(portrait by Trond Isaksen)
Norman Borlaug
FTLComm - Washington - Monday, July 30, 2007

When the world news seems far more interested in drunken starlets and storms that took place two years ago it is not any wonder that I had never heard of this man and when a contributor to this web site pointed him out to me I was stunned. This guy is important and you really need to know about him. You can read through the extensive biographies and the lists of achievements and awards given Norman Borlaug but I will just try to give you some basic idea of his importance.

Some of the headlines about him claim that he has saved the lives of a billion people, that seemed like a pretty wild exaggeration until I began to realise just what he is responsible for and the profound and long term results of his success.

Norman Borlaug is from Iowa, a farm boy who grew up in the dirty thirties but because of his grandfather's encouragement he headed off to college and in 1942 got his PHD from the University of Minnesota. He was noticed in graduate work as an exceptional character and after the war when the Rockefeller Foundation and the government of Mexico created a research project to do something about the crop problems in Mexico Dr. Borlaug was brought to Mexico. At the time Mexico was forced to import grain to feed its people and the problems they were having with their crops with rust was severely limiting their chances of feeding themselves.

Borlaug did not do it all himself but it was his systematic approach and his insistence on training agronomists to follow his pattern that paid off. Growing two crops a year at different altitudes and growing conditions allowed him to double the speed of plant development as he bred disease resistant strains of wheat in combination with one another then mixed them with dwarf sized wheat from Japan so that the crop would be shorter and thus carry larger more productive heads.

He was so determined to do something about starvation that he decided from the beginning to use every tool possible for the cultivation of large yield crops and by 1962 Mexico was exporting surplus wheat. He made extensive use of chemical fertilizers and chemicals to get the results needed and though he was aware of the dangers of chemical abuse he was single minded in doing everything possible to prevent famine.

The Rockefeller Foundation gave him the support to spread his work to Asia and in India and Pakistan during their shooting war he set about training agronomists and using technology and the seed varieties he and his co-workers had developed to free India and Pakistan of having not enough food. In only a few years both countries went from famine to exporters of grain.

Many refer to the "green revolution" it was for his part in that movement that he was awarded the Nobel Peace prize and most agree that it was his methods and the use of technology that prevented the massive dying off of the planet predicted in the late 50s and early 60s as the population explosion was almost certain to decimate the world's population. That did not happen and most agree that the reason it did not happen was this one man, now 93 years old, Norman Borlaug.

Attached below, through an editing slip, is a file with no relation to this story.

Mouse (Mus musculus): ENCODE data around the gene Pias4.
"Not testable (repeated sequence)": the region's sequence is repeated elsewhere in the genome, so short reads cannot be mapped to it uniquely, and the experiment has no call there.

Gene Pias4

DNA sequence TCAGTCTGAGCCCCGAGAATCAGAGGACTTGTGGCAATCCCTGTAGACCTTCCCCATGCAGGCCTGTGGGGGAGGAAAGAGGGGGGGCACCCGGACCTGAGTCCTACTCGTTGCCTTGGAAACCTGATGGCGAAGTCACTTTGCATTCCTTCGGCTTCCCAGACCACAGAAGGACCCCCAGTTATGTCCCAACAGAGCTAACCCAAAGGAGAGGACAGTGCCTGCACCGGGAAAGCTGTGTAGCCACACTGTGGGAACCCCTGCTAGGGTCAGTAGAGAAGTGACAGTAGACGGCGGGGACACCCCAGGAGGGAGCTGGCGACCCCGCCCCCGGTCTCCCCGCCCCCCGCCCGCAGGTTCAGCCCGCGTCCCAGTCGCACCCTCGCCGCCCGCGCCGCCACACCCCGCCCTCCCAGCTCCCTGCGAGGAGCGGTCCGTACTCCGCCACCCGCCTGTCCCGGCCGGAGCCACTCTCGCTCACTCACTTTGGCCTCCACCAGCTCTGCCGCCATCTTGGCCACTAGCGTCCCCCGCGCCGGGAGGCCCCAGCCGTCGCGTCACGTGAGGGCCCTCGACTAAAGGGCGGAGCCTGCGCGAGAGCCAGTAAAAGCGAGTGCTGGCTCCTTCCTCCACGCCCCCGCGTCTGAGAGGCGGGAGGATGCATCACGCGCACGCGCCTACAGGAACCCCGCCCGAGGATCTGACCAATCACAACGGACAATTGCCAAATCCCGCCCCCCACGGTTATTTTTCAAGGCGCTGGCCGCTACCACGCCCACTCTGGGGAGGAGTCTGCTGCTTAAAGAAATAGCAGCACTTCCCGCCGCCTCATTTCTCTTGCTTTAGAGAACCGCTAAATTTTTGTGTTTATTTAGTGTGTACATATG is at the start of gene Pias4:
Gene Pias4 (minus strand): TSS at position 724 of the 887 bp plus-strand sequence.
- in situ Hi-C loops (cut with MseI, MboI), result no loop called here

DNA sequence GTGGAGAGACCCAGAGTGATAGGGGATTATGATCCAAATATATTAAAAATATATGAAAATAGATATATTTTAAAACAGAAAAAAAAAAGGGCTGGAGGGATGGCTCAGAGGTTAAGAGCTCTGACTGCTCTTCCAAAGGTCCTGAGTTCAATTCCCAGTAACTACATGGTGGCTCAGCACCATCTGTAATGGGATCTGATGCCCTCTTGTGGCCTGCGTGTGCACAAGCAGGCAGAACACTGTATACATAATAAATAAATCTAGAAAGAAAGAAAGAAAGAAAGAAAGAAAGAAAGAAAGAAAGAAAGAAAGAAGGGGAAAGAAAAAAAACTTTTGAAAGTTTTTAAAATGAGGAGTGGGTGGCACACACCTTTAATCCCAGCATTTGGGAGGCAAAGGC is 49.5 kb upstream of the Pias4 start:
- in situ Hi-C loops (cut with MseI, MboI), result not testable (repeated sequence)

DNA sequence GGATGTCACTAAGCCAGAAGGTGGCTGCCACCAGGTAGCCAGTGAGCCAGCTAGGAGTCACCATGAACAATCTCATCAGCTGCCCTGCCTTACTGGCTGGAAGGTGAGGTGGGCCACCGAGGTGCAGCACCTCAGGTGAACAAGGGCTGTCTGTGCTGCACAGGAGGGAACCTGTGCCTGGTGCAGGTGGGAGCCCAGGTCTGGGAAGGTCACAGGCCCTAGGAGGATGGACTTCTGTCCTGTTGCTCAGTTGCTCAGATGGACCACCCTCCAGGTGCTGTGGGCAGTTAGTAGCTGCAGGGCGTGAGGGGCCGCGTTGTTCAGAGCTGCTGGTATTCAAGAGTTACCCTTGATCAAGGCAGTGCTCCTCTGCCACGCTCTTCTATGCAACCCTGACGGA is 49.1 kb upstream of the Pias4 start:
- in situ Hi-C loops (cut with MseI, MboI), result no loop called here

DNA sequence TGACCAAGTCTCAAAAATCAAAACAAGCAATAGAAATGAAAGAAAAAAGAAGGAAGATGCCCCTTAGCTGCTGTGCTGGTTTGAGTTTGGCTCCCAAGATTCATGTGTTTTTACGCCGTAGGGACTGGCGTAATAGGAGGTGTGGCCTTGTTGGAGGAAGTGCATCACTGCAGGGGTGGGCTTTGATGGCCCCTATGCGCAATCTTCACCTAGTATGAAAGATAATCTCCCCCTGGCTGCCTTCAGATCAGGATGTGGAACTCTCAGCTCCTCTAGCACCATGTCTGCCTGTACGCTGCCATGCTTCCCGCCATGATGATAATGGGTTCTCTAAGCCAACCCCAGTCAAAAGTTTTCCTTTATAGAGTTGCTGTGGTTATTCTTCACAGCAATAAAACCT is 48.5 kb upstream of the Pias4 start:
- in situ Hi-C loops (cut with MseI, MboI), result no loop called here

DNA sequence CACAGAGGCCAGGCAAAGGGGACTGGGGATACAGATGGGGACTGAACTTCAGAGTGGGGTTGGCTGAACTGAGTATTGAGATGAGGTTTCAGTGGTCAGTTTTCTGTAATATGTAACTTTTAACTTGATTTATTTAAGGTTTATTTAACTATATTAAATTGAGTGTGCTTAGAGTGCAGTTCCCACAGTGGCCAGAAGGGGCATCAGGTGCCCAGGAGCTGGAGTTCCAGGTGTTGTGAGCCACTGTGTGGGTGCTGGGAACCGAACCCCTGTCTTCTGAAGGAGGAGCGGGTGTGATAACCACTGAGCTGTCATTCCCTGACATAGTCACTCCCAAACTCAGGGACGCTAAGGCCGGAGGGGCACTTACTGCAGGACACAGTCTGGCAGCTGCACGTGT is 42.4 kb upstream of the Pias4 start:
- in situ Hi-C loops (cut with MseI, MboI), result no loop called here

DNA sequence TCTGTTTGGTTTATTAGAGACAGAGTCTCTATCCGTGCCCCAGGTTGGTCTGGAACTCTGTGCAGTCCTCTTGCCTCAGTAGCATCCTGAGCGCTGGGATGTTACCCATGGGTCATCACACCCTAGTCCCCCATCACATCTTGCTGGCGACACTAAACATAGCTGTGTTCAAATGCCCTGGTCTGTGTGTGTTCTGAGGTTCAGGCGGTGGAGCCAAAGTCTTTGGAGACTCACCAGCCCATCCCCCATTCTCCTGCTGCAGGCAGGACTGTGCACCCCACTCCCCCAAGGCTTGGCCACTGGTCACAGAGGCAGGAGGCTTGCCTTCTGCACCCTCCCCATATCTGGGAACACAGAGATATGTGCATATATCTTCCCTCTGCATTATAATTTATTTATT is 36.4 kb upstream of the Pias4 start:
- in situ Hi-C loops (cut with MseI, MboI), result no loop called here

He has worked with other crops including maze and rice and through out China the methods he developed are now standard practice. Those methods are really quite simple, breed crops that will flourish and are disease resistant, use the present land available to the greatest extent, provide the growth with chemical fertilizers as needed and in effect move agriculture in the third world from subsistence to modern farming productive practices.

Oddly enough it was not until the last two decades has efforts of his been used in Africa. There has been political and social backlashes to the Norman Borlaug technologies but he is strident in pointing out that the planet can feed its population but he admits there are limits to the expansion of productivity and populations must control their growth.

Most of his work has been at the farm and lab level but he is pretty outspoken about the politics of world food. He greatly opposes the subsidisation of agriculture in the developed world that is a contributing factor to magnetizing agriculture in the underdeveloped world.

Ultimately history alone will look at the 20th century and weigh the profound affects of the green revolution on humanity. But for us here and now we should know who this man is and understand what he has done.

Timothy W. Shire

Wikipedia, Norman Borlaug, July 17, 2007, Wikipedia


Haberman, Frederick editor, Norman Borlaug, 1972, from Nobel Lectures, Peace 1951-1970


Alter, Jonathan, How superficial Has Our culture Become? (pdf) July 30, 2007, Newsweek Magazine

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